My thought was to start a retirement account for him and get that ingrained in his head early and have him benefit from an early start. You can get loans for college.

This is the shark move

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I was going to ask about setting up a Roth IRA for my kid, but decided to Google instead. Some good info here.

Good stuff.

Assuming the kid is going to college and will need to pay for some expenses while in school, is there a reason to go Roth instead of a Coverdell ESA?

I think you answered your own question

My thought was to start a retirement account for him and get that ingrained in his head early and have him benefit from an early start. You can get loans for college.

that's a fair point. Of course, there's a school of thought that says teaching your kids to save up for expenses (even school) instead of taking loans is highly preferable.

it's a non-issue right now for us as our kids don't really have taxable income (one made roughly $300 last year dog-sitting) so we couldn't do the Roth yet anyway, but we like to plan ahead.

You could put the $300 in a Roth.

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has anyone ever changed jobs and discovered that the new employer uses the same 401k vendor as your previous employer? If so, do you still have to go through the standard process of filling out forms, receiving a check, etc. or can the vendor handle it internally in just a few steps?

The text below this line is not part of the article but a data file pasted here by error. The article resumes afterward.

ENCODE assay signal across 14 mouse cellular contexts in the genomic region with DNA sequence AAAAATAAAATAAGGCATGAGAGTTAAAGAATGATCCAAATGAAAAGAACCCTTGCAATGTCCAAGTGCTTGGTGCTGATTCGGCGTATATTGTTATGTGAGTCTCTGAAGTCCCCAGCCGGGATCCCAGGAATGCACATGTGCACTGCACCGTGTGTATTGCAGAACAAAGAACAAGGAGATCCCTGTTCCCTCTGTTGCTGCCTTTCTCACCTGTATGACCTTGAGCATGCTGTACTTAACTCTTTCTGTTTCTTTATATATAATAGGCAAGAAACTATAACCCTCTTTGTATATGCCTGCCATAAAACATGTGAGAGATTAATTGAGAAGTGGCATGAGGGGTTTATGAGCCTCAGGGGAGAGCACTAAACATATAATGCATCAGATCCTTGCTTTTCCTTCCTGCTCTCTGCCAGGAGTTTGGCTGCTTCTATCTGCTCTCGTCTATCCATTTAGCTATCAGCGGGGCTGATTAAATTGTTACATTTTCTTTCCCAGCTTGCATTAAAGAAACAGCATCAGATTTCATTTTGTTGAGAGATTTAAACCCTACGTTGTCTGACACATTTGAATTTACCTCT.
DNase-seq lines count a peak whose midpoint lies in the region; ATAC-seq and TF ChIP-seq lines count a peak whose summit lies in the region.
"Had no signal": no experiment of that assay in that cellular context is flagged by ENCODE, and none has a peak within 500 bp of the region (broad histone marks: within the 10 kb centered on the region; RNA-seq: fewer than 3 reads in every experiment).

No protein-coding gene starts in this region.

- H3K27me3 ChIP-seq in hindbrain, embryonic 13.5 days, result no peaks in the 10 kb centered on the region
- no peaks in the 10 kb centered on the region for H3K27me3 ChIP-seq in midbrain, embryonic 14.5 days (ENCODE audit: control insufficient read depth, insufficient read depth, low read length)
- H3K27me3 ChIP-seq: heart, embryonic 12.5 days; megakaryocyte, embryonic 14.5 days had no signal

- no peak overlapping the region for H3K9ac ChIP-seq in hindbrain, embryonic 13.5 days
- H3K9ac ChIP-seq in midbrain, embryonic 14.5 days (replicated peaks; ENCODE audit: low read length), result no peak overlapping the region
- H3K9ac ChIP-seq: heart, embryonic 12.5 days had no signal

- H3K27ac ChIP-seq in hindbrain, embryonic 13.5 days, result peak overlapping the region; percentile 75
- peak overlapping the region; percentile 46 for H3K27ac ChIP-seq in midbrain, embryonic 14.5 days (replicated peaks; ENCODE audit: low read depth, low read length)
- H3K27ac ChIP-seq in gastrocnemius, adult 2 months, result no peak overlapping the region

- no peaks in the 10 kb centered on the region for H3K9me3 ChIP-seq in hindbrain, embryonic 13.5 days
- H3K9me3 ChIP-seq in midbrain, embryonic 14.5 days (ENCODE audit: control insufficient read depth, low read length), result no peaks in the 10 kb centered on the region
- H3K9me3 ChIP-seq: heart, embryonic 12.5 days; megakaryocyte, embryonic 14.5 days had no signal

I'd call the vendor but this is for my wife and they can be nazis about speaking to someone who isn't the account holder.

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has anyone ever changed jobs and discovered that the new employer uses the same 401k vendor as your previous employer? If so, do you still have to go through the standard process of filling out forms, receiving a check, etc. or can the vendor handle it internally in just a few steps?

I'd call the vendor but this is for my wife and they can be nazis about speaking to someone who isn't the account holder.

Going through this now. Both are managed through Fidelity and still have to fill out a form, get a check in Fidelity's name, etc. I'm sure it's less painful than if going between vendors but the guy I spoke with said it wasn't as simple as transferring between the accounts.

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has anyone ever changed jobs and discovered that the new employer uses the same 401k vendor as your previous employer? If so, do you still have to go through the standard process of filling out forms, receiving a check, etc. or can the vendor handle it internally in just a few steps?

I'd call the vendor but this is for my wife and they can be nazis about speaking to someone who isn't the account holder.

Is she changing employers? Earlier you said her employer was changing providers. Huge difference- if she's changing employers she will be able to roll it over to an IRA/Roth if she wants to.

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So painful seeing vanguard fees under .2 and my work 401k hovering around .6-.8.